The World is Getting Better

The World is Getting Better January 23, 2015

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By David Moore

Running The Burner as I have for the past five years, I’ve been keeping up with trends in politics, society, and the church world from my ivory tower. I’ve encountered a lot of hand-wringing, bemoaning, and Chicken Little-isms in the process.

However, I’ve come to a surprising conclusion. I’ve come to the realization that the world is getting better—albeit slowly, and not for everyone. Yet.

The past 12 months are a tough proof against my point. One can point to the violence perpetrated in 2014: terrorism both intentionally insidious and thoughtlessly insidious; abuse scandals; political machinations; economic injustices et al. Our conversations are full of fear of police brutality, gang brutality, governmental brutality, environmental brutality. Our lives are spent making our nations safer, our houses safer, our families safer, and our religion safer.

When you’re running on the hamster wheel, it’s hard to judge how far you’ve run. So let’s take a look at where we are.

Let’s take war:

http://youtu.be/NbuUW9i-mHs

I’ve long had a personal theory that someday we’ll elect our leaders based on their jabs, hooks and uppercuts so that wars would be settled in the boxing ring. It could even be televised! We’re a long way from that, but as the Kurzgesagt video above demonstrates, wartime deaths have plummeted the longer we’ve been on this planet. While atrocities are by no means—by no means!—eliminated, a reduction in this kind of violence is better than an increase.

Plus one for a better world.

Let’s take disease:

Measles has been in the news thanks to an outbreak among those who visited Disneyland in December (http://www.cnn.com/2015/01/21/health/disneyland-measles/). It seems 51 of the 59 people in this outbreak visited Disneyland. Between 1956-1960, measles resulted in one death of every 1000 reported cases, and 90% of the population was infected with the virus by age 15. We’ve beaten measles.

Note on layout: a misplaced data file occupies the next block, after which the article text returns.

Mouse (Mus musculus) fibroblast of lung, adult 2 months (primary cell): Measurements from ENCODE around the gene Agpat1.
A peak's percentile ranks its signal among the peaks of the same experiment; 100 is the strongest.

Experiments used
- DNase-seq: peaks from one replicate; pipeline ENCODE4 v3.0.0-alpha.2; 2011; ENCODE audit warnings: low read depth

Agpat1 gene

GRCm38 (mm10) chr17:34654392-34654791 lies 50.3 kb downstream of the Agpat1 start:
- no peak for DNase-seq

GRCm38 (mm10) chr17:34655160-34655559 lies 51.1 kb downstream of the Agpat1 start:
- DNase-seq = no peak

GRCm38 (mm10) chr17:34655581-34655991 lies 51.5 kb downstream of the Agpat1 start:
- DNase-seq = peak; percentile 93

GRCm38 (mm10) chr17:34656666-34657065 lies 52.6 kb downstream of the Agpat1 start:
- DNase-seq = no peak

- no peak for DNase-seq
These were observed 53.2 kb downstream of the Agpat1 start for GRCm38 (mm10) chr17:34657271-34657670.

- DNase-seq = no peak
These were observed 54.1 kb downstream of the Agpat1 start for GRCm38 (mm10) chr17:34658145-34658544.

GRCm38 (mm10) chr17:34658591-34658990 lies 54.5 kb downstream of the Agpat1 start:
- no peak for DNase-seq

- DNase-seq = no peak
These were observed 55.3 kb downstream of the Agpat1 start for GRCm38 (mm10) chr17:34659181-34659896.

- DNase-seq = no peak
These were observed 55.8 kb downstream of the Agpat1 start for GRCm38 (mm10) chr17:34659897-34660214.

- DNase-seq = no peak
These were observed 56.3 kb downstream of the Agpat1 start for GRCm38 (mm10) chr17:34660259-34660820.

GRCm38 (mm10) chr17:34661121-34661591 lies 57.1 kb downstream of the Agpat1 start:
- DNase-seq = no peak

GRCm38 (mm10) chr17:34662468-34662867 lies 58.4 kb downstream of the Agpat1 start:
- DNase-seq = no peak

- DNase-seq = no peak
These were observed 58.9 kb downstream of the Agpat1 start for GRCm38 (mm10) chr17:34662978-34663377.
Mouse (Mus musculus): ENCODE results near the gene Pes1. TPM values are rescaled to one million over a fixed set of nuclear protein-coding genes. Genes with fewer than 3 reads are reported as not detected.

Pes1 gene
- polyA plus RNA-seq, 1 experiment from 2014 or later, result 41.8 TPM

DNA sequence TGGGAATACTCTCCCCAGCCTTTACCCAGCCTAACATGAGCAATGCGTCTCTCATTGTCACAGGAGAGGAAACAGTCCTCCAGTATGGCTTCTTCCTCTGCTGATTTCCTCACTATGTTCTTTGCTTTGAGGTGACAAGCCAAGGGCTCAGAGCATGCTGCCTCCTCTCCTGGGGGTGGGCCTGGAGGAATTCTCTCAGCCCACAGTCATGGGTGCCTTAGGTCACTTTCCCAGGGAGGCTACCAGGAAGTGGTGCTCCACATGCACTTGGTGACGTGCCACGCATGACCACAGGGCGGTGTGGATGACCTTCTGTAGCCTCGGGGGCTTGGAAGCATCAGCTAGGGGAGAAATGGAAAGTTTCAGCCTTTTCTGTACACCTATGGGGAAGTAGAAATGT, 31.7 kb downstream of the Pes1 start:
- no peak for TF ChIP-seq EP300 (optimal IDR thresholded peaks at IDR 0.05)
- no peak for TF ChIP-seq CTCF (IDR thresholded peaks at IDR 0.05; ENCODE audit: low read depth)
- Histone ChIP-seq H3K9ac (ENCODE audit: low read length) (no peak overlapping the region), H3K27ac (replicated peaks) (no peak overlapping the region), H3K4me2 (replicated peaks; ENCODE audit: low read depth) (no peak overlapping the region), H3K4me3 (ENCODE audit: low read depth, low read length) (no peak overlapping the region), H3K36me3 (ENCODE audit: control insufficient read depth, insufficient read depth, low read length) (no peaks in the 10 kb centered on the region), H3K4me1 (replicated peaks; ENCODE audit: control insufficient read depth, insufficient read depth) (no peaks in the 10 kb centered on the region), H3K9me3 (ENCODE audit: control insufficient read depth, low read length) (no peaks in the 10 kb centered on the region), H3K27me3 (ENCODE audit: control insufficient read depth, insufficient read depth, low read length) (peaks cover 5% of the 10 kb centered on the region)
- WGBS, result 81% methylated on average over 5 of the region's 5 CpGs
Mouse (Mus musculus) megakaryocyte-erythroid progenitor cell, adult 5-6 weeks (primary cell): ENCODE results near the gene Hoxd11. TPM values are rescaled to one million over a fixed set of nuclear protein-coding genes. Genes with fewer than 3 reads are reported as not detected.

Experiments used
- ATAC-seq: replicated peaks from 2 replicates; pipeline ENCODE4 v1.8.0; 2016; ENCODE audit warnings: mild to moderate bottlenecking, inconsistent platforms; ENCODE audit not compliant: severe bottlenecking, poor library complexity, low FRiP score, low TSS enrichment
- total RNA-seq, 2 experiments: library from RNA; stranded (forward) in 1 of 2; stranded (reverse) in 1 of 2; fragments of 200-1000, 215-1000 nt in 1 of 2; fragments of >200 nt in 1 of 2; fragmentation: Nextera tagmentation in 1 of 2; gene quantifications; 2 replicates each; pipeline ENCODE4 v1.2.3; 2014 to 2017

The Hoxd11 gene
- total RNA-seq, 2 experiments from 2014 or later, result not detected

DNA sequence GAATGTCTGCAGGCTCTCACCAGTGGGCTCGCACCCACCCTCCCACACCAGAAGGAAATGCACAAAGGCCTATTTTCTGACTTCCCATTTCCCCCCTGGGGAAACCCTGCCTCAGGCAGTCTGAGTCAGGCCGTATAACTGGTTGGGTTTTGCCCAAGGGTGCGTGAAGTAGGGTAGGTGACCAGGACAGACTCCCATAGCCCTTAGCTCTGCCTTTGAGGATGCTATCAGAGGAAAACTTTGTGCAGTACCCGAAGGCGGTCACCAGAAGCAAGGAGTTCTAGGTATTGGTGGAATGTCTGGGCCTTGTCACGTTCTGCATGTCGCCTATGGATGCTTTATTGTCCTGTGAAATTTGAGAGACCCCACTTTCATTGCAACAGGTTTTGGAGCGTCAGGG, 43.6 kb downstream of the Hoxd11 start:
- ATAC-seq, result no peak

Or we could take the terrible—truly, truly horrifying—Ebola outbreak that has killed almost a third (http://www.bbc.com/news/world-africa-28755033) of the reported 22,000 cases in West Africa. The suffering by African neighbors is almost unimaginable and captured our media attention (for awhile). By contrast, consider the estimated 75-200 million deaths caused by the Black plague in the 1300s.

Before, people were dying of something other than old age. Now, less people are dying of something other than old age.

Plus two for a better world.

Let’s examine the oppressed—in America, specifically.

Women, as a whole, experience more oppression and violence (http://www.unwomen.org/en/what-we-do/ending-violence-against-women/facts-and-figures) than men do. For centuries in our Western society, this has been a tragic fact of life that women have had to suffer in silence. Physical, emotional and sexual abuse is no longer tolerated in our society. Outrage stemming from athletic and entertainment heroes’ alleged treatment of women has caused a societal decision that this kind of treatment will no longer be allowed in our Western society. Likewise, all across America last summer were protests by people of all races with signs proclaiming #BlackLivesMatter( https://twitter.com/hashtag/blacklivesmatter). The reason they protest is because not everyone agrees—but far more people do than fifty years ago.